George Bernard Shaw supposedly claimed to have built an international reputation by thinking a mere once or twice a week, so I’ve tried to do the same. There’s not much else to do on the subway anyway.
On occasion – while thinking, an idea would appear. For the longest time, I would admire it in my mind for a moment before moving on without writing it down. The purist in me considered taking notes to be uncouth. Besides, I reasoned that a sufficiently good idea should be easily recalled. Oh how silly I was.
Invariably, I’d later remember having an idea without the faintest inkling of what the idea was. Eventually, there came a time when I remembered having a positively fantastic idea. I excitedly queried my brain only to receive Error 404: Idea not found. To this day, I have no idea what it was. Probably the cure for cancer or something.
Right then, I vowed to start writing down my ideas. But what should I write them down in? It occurred to me to carry a notebook, but my pockets were already occupied by wallet, keys, and … aha – a phone! From then on, I would record anything that I wanted to remember in my smartphone.
I quickly learned that many notable people wrote stuff down too. In Principles, Ray Dalio mentioned using his Blackberry to compensate for poor rote memory. Comedian David Sedaris said, “Everybody’s got an eye for something. The only difference is that I carry around a notebook in my front pocket. I write everything down, and it helps me recall.”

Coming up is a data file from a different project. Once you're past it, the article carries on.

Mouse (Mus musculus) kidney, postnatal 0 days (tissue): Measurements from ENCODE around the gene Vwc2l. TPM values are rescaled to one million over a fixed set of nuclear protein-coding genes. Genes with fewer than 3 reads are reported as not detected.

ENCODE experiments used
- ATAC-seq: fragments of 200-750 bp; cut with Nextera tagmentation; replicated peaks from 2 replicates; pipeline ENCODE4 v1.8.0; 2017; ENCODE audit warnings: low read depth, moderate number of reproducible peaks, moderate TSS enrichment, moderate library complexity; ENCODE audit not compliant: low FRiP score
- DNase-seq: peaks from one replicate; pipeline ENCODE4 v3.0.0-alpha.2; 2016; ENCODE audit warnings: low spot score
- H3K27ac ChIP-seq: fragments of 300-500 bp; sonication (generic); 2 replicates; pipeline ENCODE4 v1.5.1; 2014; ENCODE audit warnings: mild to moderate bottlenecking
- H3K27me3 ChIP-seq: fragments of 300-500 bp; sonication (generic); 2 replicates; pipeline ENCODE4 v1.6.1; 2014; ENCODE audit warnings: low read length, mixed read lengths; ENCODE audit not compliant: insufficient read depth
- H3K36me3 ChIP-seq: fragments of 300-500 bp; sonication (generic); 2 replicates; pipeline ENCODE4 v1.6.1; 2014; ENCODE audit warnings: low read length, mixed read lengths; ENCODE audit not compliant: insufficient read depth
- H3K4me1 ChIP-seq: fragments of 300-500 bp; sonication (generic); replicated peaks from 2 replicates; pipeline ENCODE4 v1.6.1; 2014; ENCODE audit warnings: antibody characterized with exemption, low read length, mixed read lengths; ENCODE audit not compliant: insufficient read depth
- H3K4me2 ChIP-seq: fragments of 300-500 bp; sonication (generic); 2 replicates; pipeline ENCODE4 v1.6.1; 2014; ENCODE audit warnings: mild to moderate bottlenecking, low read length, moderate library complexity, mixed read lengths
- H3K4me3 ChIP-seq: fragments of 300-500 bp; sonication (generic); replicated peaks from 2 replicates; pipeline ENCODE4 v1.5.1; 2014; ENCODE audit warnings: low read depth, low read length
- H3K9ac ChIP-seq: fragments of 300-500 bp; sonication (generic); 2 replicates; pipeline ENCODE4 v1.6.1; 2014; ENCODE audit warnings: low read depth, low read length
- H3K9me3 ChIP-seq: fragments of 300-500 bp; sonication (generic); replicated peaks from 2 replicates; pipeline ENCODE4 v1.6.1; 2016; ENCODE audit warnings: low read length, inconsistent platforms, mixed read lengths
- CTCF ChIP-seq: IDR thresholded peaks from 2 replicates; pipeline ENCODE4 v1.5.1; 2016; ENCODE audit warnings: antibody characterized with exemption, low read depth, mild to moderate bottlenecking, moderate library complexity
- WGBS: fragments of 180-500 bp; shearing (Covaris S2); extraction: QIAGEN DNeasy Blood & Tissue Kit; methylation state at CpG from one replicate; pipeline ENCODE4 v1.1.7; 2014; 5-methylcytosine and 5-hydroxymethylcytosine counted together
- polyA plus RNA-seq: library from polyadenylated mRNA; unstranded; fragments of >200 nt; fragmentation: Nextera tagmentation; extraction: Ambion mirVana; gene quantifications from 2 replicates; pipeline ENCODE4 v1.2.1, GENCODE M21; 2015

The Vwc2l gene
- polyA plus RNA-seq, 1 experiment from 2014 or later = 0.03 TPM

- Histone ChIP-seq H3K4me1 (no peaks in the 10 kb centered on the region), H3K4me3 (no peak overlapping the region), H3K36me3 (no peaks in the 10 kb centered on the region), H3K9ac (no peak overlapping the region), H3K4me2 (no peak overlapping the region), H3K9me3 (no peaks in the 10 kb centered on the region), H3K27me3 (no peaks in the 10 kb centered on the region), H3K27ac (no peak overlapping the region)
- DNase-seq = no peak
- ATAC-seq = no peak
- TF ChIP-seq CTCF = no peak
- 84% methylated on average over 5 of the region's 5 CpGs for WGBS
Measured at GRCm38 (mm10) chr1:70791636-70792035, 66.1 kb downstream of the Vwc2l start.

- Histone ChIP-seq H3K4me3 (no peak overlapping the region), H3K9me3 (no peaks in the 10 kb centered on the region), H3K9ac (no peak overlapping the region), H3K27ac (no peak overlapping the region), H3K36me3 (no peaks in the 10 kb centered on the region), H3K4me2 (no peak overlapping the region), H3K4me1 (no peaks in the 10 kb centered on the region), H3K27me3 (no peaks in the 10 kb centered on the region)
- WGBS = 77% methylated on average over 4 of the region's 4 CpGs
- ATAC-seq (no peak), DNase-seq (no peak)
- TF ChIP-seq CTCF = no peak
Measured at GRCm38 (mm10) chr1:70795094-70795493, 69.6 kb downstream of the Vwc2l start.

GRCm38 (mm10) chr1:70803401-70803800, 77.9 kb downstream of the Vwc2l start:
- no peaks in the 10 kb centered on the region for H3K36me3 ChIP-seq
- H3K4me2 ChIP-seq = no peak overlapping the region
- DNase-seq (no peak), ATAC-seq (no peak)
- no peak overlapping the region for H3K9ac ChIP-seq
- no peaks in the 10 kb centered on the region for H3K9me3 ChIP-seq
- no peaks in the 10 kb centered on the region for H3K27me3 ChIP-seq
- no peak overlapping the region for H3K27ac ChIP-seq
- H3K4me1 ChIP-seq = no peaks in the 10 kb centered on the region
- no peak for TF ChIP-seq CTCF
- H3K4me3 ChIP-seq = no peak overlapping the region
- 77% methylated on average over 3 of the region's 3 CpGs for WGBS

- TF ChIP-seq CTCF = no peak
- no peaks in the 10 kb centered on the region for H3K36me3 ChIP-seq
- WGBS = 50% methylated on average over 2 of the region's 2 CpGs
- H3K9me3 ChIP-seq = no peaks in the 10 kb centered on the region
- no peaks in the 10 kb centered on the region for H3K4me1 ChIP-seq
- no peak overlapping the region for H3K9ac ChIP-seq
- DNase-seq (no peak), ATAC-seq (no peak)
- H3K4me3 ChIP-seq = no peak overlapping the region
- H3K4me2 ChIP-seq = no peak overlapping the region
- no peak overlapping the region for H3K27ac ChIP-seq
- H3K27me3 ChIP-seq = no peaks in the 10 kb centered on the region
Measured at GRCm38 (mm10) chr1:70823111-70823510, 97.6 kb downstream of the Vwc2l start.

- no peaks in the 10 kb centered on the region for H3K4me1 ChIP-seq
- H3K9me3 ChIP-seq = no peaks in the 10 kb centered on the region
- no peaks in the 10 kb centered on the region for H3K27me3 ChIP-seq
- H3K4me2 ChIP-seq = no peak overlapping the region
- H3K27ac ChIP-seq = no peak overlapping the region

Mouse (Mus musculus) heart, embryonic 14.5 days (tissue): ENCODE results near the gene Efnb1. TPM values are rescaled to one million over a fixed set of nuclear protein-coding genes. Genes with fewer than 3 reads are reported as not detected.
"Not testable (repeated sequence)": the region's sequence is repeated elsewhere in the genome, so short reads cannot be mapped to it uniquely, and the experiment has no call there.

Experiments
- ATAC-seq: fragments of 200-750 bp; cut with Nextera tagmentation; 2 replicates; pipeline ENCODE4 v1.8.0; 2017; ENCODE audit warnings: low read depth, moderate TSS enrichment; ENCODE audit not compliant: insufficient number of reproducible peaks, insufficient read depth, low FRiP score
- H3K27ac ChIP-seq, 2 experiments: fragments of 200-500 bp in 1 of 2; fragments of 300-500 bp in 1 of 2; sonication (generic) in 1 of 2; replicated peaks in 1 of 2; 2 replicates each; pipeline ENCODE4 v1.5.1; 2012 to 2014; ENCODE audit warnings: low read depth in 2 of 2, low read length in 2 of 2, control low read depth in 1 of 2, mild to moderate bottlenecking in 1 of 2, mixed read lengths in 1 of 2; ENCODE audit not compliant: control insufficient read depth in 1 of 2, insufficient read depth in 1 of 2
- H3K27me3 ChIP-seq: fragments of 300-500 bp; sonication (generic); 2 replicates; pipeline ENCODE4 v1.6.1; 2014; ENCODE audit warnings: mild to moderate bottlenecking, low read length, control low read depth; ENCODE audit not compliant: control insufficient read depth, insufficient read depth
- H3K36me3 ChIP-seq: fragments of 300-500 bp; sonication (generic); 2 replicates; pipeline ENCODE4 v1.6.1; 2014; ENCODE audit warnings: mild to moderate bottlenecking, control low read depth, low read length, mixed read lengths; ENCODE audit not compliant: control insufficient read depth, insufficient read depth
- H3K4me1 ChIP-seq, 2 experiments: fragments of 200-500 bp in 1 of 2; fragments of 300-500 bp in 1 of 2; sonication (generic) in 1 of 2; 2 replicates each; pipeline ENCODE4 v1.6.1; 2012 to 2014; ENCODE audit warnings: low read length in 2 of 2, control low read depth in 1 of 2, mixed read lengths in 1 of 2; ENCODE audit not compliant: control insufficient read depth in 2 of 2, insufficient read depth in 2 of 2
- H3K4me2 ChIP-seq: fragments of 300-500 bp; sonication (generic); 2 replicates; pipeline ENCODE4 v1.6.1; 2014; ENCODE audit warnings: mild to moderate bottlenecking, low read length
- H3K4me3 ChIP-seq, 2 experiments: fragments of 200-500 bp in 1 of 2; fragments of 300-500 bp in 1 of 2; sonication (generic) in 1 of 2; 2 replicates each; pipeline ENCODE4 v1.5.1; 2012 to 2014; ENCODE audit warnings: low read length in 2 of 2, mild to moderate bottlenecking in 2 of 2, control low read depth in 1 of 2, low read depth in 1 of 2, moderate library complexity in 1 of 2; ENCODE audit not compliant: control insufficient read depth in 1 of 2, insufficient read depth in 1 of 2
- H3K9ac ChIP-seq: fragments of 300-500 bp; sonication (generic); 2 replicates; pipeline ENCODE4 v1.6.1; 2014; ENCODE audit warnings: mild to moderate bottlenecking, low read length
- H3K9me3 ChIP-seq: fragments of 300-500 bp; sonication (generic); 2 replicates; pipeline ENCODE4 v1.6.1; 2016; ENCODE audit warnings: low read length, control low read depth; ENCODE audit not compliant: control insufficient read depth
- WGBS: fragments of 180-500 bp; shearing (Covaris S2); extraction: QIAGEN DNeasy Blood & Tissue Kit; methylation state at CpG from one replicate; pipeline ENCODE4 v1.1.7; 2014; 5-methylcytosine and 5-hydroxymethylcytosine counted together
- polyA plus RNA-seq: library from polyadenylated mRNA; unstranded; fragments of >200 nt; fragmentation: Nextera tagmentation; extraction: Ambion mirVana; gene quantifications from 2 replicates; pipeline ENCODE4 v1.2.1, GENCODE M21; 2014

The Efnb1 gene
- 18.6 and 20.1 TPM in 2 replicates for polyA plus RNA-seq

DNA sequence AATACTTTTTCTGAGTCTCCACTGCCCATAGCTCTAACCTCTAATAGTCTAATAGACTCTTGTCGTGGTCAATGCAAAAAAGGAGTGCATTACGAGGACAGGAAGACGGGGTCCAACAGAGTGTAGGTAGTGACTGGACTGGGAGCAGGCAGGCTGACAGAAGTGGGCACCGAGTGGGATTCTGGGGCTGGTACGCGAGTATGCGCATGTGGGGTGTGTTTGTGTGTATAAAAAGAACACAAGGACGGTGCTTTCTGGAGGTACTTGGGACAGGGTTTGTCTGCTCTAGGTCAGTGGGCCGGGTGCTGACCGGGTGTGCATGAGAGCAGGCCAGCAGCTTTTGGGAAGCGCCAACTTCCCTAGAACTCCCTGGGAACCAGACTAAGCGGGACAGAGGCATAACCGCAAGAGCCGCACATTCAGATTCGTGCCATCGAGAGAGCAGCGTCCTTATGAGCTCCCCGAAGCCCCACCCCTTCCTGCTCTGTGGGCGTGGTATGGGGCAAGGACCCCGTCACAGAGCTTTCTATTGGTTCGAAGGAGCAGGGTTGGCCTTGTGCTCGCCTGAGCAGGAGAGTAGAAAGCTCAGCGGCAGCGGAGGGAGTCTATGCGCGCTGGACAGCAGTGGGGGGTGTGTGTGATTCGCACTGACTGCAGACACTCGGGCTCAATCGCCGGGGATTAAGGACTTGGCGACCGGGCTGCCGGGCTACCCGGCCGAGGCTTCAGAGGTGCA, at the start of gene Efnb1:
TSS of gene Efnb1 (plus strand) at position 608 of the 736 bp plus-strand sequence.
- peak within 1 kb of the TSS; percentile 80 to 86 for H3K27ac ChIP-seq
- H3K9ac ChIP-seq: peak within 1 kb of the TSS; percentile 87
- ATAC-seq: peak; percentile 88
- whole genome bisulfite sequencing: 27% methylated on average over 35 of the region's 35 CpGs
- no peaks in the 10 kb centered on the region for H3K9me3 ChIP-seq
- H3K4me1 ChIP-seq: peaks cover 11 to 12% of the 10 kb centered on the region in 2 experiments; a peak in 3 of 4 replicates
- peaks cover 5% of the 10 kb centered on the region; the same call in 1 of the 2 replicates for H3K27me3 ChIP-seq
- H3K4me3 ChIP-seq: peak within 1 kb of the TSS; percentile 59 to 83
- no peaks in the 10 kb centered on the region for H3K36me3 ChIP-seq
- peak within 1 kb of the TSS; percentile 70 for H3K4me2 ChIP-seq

I have to make notes because a lot of my inspiration comes from meeting people or going outside the country, or going around the corner of my old neighborhood and talking to a five-year-old little boy. And I have to remember these things. I have to write them down and then five or three months later, I have to find that same emotion that I felt when I was inspired by it, so I have to dig deep to see what triggered the idea… It comes back because I have key little words that make me realize the exact emotion which drew the inspiration.
And if you have a few hours to spare, Ludvig Sunström has written extensively on the benefits of commonplacing.
Now that I’m in the habit of writing stuff down, I also record restaurant suggestions, the names of bartenders, and other details that I don’t want to forget. (Bonus effect: it shows the other person I care about them and what they told me.)
n.b. I borrowed the Sedaris and Lamar quotes from David Perell’s “How to Cure Writer’s Block“, which is an excellent read. Coincidentally, we both wrote about why write a day apart from each other last month.